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General questions relating to LSAT Reading Comprehension.
  • Posts: 5
  • Joined: Jul 07, 2019
The Reading Comprehension Bible talks a lot about seeking out giveaway words to determine an author’s tone/attitude towards the piece. However, I was wondering whether LSAT analysis takes into effect what the author’s selective ordering of evidence reveals about his or her position? For example, if an author decides to end a piece with a strong piece of evidence for plan X, even if the language used is entirely “neutral,” this might be seen as an author’s implicit support for Plan X. Does this same consideration apply in the LSAT world?
 Adam Tyson
PowerScore Staff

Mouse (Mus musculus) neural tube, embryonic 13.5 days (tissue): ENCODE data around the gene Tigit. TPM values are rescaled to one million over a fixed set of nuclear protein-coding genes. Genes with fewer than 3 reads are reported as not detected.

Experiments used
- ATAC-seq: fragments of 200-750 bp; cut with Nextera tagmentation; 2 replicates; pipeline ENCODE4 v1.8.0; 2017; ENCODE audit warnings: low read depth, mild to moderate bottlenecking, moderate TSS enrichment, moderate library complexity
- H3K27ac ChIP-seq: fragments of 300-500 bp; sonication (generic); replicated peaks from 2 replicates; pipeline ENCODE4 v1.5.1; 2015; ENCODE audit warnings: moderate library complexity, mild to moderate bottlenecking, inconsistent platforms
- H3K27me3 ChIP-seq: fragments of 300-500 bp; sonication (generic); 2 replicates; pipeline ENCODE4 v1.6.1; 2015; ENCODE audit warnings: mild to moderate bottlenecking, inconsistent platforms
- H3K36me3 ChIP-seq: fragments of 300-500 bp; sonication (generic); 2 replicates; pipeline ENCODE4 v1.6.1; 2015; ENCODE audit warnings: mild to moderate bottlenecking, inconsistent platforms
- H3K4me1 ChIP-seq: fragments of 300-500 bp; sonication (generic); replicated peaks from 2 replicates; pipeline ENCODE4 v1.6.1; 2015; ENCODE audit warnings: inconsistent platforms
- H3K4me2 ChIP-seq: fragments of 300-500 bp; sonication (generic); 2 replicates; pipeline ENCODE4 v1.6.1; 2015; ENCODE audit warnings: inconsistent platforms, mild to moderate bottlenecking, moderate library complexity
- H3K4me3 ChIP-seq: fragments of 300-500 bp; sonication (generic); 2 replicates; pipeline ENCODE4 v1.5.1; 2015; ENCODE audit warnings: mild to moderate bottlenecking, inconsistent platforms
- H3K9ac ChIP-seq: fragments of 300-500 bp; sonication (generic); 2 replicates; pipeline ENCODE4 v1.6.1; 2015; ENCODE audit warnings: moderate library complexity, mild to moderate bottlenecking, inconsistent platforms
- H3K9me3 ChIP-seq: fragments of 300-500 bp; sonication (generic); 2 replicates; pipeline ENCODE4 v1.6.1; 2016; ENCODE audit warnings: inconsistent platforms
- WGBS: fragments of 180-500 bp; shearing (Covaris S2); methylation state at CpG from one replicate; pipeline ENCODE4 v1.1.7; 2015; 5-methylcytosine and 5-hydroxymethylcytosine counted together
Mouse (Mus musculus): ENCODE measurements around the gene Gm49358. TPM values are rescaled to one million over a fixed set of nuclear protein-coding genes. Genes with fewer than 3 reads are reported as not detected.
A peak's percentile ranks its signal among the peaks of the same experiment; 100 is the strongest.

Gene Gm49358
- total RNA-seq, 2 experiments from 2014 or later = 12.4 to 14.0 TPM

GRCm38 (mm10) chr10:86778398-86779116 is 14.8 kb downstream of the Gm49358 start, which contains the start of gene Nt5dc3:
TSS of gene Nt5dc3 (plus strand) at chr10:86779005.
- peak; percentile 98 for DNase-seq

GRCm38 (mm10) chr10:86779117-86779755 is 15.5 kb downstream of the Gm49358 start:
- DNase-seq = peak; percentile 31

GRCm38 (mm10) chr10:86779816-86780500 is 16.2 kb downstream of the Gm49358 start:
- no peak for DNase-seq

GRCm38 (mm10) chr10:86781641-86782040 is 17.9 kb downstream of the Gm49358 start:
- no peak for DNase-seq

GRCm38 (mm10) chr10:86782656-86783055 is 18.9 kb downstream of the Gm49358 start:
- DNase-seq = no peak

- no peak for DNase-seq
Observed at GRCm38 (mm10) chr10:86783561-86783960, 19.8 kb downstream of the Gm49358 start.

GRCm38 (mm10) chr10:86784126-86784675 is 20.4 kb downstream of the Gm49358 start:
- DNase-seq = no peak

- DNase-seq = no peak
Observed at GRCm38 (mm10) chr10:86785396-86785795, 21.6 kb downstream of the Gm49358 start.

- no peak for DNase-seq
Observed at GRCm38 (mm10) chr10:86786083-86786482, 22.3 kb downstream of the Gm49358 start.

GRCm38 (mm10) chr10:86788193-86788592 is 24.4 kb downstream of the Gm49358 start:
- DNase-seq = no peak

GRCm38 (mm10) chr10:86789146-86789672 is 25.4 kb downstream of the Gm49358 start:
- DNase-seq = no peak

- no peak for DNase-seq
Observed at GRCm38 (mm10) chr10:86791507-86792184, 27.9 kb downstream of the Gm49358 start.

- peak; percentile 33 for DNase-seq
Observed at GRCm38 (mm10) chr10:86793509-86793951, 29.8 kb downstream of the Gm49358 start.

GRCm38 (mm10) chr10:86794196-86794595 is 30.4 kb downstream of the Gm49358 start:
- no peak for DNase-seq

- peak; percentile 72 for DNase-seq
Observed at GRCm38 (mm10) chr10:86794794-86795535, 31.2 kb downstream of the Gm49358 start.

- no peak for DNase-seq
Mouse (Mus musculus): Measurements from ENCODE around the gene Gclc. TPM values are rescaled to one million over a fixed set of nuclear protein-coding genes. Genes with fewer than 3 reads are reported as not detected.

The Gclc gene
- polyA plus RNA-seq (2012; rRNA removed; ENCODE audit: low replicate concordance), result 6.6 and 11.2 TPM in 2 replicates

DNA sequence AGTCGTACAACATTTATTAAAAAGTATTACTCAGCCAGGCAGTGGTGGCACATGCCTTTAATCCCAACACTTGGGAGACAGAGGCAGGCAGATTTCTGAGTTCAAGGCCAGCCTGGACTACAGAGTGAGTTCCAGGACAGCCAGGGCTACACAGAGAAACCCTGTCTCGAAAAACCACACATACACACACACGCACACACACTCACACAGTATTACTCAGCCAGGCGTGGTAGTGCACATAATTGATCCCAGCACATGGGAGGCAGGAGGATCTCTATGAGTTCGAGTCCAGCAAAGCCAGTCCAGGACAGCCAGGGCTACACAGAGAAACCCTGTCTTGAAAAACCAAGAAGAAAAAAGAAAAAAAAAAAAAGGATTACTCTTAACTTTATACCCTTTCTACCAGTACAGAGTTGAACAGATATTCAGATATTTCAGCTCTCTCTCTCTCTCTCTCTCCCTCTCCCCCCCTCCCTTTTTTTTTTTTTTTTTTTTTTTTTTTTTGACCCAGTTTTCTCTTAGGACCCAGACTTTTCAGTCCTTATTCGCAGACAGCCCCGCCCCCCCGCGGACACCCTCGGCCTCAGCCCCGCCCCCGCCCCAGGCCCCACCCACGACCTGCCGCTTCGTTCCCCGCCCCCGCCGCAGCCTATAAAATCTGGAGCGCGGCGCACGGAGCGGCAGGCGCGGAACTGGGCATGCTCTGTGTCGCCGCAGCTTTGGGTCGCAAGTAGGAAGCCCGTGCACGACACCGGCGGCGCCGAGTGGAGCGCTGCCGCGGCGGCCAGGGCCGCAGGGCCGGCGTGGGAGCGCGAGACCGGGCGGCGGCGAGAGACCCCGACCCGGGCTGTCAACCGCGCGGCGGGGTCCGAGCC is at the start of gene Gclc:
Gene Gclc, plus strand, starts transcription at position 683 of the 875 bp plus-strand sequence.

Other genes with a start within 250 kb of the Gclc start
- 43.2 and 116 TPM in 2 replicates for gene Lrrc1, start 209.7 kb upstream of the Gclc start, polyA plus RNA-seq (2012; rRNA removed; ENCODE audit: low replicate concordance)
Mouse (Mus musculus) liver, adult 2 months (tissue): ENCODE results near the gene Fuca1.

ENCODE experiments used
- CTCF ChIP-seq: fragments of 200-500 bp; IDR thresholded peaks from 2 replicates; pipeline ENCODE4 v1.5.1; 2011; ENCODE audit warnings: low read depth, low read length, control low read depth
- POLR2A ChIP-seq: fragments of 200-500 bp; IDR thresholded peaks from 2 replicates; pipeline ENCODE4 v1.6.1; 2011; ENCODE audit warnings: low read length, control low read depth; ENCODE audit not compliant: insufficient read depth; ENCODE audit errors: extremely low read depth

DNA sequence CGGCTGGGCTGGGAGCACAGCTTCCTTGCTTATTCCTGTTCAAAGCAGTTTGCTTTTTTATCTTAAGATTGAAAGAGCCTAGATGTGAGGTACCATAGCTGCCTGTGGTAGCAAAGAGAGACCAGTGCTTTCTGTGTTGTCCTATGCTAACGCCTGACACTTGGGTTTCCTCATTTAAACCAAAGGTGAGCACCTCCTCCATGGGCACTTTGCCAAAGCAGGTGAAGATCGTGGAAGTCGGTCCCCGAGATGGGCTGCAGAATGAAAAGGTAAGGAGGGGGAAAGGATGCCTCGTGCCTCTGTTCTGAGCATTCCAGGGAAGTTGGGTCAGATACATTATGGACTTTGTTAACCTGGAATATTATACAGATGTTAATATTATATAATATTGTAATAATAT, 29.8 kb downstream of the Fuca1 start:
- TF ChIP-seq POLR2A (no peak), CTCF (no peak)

• PowerScore Staff
  • Posts: 3777
  • Joined: Apr 14, 2011
It could, trentkannegieter! You might have a tone answer along the lines of "tacit approval" or "implicit acceptance", etc. The manner in which evidence is presented, whether by ordering (ending on something that is clearly a strong positive or negative) or by sheer volume (such as several paragraphs describing problems, with only one small paragraph devoted to possible solutions), can impact our analysis of the tone.

Got any examples you want to go over? Those passages where the tone is less obvious, but still present, are, in my experience, kind of fun! Like solving a puzzle or a murder mystery.

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